doubtful on whether the
automaker would even survive —
and they were scrambling
to turn the tide.

The mid-size pickup class
was actually pioneered by
the Champ – another would
not be seen until the mid-80’s
and the Dodge Dakota
(which they advertised
as the ‘first’ ).

The profile of the truck
instantly reveals it to have
been an amalgam of several
of Studebaker’s other models –

– the chassis and bed
of a 1950’s era
‘E’ truck —

and the front half of a
new Lark automobile.

Despite this fact, the product
had a smooth, car-like ride,
was ruggedly built, and was
easier to maintain than other
pickups of the same era.

A new innovation offered
on the Champ was the
sliding rear window –
which was quite a
popular feature with buyers.

Another was a less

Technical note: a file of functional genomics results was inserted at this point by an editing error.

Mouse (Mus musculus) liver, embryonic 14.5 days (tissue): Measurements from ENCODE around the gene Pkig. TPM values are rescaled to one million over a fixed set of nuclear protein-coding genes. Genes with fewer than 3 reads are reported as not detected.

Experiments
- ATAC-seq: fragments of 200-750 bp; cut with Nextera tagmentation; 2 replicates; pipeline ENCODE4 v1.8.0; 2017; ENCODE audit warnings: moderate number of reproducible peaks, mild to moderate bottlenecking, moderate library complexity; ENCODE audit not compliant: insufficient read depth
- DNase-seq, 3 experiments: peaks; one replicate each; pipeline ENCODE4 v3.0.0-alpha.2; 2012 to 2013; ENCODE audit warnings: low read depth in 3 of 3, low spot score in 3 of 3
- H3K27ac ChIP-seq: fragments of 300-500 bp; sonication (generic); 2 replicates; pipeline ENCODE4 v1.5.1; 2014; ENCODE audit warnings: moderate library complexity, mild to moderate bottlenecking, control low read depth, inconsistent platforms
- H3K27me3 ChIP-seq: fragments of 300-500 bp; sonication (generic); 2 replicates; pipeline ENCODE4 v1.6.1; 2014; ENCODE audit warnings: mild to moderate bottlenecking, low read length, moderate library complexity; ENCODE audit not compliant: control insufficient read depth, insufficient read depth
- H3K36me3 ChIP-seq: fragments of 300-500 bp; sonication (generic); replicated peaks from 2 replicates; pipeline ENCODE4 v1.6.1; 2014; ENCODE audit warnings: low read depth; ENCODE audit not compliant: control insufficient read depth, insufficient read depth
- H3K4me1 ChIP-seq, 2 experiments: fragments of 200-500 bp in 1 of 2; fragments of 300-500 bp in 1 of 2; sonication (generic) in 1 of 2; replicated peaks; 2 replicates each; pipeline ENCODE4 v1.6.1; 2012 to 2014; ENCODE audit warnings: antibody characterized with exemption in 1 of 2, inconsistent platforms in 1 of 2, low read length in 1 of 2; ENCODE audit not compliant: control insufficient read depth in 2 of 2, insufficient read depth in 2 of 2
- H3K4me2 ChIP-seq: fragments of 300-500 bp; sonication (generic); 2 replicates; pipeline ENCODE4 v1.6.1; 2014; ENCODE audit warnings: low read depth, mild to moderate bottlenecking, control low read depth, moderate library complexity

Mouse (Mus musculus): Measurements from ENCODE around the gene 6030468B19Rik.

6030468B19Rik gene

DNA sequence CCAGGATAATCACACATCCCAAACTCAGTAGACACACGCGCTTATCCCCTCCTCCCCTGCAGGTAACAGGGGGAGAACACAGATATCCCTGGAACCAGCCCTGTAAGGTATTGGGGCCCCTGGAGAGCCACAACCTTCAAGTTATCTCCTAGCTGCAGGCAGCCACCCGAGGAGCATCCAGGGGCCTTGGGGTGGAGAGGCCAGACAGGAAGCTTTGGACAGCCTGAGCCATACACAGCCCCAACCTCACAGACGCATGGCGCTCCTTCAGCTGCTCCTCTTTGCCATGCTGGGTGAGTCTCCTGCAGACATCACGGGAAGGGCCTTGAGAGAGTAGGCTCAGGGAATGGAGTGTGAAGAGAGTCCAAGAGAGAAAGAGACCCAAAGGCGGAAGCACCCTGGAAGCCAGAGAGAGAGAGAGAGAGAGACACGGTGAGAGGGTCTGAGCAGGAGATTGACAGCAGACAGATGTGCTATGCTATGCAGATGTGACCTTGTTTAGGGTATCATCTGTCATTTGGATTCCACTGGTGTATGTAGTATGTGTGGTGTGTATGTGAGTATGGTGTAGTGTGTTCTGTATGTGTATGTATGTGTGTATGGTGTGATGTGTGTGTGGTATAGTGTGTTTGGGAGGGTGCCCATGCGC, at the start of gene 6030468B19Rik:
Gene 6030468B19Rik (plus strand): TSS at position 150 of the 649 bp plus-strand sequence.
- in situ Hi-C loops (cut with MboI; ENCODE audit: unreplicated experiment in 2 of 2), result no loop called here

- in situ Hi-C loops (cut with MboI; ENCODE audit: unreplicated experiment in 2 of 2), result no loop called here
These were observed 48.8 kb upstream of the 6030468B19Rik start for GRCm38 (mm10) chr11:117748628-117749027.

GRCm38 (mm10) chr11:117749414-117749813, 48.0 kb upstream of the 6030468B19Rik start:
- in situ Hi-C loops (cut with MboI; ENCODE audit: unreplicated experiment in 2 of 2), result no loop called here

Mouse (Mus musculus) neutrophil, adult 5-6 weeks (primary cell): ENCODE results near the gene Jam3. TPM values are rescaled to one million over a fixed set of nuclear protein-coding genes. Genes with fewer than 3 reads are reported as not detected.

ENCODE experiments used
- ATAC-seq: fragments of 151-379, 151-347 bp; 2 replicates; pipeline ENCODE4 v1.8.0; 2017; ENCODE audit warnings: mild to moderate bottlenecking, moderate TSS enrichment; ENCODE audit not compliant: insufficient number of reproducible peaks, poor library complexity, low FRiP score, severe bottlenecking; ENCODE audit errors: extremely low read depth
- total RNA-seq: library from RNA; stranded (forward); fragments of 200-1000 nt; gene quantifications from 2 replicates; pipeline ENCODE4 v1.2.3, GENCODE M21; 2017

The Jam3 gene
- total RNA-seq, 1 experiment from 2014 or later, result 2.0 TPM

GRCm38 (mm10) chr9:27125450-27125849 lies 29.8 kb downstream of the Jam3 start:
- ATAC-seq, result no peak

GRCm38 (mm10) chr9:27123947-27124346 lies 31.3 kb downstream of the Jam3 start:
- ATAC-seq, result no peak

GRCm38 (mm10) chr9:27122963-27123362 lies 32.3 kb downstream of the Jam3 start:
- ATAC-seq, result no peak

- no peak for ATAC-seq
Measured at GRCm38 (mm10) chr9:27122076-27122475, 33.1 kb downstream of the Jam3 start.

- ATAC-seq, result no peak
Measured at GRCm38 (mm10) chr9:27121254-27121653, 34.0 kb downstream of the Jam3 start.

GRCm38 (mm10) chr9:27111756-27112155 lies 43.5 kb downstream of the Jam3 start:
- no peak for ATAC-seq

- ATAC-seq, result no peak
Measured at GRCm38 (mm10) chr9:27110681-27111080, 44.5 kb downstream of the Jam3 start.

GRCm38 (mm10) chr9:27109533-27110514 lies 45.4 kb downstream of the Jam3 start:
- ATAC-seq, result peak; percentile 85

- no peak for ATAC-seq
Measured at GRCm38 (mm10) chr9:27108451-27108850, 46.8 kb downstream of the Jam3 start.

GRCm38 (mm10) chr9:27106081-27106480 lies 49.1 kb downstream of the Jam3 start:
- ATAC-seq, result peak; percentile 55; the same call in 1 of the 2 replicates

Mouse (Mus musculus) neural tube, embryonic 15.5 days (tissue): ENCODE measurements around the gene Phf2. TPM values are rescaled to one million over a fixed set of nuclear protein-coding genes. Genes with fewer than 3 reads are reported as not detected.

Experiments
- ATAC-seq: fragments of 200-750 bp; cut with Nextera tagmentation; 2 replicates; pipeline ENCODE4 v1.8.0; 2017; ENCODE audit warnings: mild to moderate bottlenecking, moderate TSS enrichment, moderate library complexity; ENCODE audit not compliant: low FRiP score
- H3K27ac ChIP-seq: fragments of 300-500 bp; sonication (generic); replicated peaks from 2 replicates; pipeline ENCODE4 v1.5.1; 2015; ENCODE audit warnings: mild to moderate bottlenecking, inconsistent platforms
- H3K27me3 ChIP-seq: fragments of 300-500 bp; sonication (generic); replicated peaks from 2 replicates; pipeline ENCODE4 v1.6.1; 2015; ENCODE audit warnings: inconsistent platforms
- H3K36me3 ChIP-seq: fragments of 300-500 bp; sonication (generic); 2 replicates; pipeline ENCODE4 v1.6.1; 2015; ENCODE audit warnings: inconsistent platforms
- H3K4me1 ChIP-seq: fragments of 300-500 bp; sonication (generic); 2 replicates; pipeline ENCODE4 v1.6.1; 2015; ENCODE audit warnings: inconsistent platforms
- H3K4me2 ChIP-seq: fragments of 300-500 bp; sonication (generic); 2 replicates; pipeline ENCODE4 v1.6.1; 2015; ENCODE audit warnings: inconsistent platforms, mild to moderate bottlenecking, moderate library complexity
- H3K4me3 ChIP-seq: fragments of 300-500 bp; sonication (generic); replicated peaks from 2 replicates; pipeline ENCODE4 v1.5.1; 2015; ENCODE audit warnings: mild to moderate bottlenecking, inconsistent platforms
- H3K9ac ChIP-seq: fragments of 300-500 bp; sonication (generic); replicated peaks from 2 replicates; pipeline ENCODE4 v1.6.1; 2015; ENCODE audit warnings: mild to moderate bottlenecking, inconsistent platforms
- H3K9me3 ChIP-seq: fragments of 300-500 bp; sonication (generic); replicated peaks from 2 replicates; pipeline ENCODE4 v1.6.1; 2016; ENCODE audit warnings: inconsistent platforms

fortunate one –

a new overhead valve engine
design on the 170 cubic inch
six cylinder offered as
an option in 1961 –

– this engine configuration
ended up having serious issues
with valves and cracked heads –

but there were several
very solid V-8’s offered,
like the 259 c.i.
and 289 c.i. –
with choices of
two or four barrel carbs.

You could order it with the
standard transmission with
a column shifted 3 speed,
a 4 speed or 5 speed manual
with overdrive, or a
Borg Warner-made automatic.

And they certainly
looked different.

A modern car enthusiast
may even think that such
a vehicle would lend itself
to restoration.

But, if that includes you-
beware of the most typical
and irritating problem
that restorers have
with old Studebakers –
– RUST.

Once it takes hold –
you may find the floor
and fenders have acquired
so much of it, that….

— and parts – well,
good luck, man, and I
mean that – cause I hope
to see you driving it one day !

!!! HOY !!!!

.

The 2 Door Cadillac Eldorado

Yes, Virginia,
there was a
4 door version of the
classic Cadillac Eldorado
(made in 1957, 1958,
and 1959) –

but nobody cared
about it –

(well, I don’t, anyway)

simply because the
2 door Eldorado
was one of the most
beautiful full-size
luxury cars of it’s time.